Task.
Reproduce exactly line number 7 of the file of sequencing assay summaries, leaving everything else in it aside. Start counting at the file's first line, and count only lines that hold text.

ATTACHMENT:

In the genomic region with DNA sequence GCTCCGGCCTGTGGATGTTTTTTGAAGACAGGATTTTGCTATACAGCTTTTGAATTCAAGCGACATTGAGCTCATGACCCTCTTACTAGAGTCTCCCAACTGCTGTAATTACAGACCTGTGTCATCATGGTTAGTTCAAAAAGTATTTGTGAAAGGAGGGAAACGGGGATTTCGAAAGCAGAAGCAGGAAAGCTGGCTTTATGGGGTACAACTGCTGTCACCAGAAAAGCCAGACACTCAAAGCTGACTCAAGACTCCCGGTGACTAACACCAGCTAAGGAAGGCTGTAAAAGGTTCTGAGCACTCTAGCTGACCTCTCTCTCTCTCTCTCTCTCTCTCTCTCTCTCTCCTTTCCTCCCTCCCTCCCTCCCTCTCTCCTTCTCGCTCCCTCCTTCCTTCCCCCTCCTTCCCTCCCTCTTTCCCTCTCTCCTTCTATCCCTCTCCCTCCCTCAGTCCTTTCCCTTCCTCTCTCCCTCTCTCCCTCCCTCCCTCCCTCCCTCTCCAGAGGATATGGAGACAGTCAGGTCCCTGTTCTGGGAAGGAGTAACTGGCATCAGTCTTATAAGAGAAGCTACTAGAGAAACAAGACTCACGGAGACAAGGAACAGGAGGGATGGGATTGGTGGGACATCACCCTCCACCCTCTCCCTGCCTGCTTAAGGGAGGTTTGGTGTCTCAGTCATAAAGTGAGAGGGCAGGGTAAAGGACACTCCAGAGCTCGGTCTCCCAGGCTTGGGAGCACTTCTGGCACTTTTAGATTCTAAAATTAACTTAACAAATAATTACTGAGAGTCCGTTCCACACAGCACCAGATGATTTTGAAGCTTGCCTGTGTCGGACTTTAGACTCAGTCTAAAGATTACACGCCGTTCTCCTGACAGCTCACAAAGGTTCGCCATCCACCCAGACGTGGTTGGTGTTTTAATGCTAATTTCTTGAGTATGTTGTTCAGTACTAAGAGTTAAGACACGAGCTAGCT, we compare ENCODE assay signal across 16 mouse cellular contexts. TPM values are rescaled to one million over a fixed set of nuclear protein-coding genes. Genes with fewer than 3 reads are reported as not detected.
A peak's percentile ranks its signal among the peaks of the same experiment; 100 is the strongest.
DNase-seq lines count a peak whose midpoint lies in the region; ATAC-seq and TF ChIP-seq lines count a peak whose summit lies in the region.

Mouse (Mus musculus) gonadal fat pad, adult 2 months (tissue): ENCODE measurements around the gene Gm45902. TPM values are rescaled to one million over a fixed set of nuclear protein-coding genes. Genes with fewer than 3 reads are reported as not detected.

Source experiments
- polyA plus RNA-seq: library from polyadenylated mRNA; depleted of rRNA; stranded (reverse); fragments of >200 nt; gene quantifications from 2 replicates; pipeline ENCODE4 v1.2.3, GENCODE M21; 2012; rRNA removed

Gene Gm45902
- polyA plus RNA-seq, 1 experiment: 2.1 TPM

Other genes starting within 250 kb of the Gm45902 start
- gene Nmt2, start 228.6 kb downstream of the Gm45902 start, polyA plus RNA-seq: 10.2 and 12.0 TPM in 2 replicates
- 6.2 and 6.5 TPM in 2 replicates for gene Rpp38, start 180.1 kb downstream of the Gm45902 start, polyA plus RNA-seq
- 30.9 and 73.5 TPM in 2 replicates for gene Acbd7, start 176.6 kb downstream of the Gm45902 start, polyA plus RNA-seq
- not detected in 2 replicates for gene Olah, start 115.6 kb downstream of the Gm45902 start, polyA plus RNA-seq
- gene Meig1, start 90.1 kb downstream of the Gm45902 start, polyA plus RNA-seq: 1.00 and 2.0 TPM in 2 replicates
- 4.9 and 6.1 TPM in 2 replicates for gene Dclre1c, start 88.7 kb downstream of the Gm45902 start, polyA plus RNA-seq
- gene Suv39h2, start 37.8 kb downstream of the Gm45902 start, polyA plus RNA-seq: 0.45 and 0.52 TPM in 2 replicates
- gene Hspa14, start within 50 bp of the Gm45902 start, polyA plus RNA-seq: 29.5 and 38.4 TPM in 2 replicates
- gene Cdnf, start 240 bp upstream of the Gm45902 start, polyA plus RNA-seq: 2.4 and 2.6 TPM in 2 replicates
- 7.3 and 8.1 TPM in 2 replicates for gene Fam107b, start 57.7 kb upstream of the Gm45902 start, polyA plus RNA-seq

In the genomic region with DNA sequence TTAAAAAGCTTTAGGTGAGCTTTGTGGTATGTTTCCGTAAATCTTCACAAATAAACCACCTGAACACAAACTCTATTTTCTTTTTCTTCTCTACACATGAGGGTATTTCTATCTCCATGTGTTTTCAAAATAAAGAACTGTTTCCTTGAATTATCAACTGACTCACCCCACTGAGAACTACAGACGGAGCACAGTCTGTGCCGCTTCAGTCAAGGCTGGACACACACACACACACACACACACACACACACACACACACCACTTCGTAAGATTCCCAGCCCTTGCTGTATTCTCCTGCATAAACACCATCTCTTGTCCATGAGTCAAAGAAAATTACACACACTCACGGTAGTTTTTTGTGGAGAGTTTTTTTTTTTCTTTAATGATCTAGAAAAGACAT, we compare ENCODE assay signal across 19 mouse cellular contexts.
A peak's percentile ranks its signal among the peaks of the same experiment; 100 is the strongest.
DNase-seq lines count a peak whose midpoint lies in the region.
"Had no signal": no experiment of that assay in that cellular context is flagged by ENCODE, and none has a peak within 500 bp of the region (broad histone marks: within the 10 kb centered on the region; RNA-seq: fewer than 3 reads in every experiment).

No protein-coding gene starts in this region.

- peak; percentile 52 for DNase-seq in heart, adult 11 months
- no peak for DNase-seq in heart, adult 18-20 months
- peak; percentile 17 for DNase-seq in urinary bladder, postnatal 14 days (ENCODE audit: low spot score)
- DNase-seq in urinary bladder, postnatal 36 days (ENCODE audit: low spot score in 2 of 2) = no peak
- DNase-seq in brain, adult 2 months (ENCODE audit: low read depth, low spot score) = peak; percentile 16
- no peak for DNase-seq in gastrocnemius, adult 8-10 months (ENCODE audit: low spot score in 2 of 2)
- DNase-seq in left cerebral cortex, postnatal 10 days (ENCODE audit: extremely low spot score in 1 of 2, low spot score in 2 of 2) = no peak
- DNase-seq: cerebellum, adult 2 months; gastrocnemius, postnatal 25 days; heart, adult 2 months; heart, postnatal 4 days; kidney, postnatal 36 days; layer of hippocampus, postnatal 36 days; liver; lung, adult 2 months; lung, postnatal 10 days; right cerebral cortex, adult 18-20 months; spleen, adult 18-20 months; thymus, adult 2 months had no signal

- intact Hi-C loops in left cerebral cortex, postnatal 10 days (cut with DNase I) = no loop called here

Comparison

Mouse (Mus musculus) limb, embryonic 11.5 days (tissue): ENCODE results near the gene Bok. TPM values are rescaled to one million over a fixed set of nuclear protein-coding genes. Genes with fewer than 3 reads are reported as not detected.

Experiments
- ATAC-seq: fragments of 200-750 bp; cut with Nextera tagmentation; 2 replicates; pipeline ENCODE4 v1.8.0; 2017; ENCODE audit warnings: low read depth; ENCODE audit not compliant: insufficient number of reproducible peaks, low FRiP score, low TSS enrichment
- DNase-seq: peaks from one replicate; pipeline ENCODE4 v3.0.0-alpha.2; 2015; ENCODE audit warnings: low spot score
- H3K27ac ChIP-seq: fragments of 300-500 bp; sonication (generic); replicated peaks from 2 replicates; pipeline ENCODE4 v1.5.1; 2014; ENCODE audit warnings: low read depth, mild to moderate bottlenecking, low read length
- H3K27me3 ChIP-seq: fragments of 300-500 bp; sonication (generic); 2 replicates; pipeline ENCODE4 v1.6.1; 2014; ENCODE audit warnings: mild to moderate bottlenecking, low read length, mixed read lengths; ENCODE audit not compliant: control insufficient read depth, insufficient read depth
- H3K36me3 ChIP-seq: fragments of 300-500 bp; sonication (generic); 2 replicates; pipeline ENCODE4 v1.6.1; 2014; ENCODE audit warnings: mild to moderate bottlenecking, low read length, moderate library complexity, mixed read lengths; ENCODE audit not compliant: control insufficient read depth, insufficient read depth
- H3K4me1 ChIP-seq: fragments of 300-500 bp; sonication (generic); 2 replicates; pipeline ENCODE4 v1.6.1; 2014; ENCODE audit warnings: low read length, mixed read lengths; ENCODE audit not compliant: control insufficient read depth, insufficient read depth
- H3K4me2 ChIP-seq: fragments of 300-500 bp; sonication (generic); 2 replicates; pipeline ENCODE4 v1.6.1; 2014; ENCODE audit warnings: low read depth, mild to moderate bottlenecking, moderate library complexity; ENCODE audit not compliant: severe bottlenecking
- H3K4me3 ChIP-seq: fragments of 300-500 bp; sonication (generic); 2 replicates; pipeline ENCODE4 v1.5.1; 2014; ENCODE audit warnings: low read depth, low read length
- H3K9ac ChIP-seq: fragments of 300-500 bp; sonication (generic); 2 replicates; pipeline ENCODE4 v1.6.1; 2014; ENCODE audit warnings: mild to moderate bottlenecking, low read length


Gene Gm45902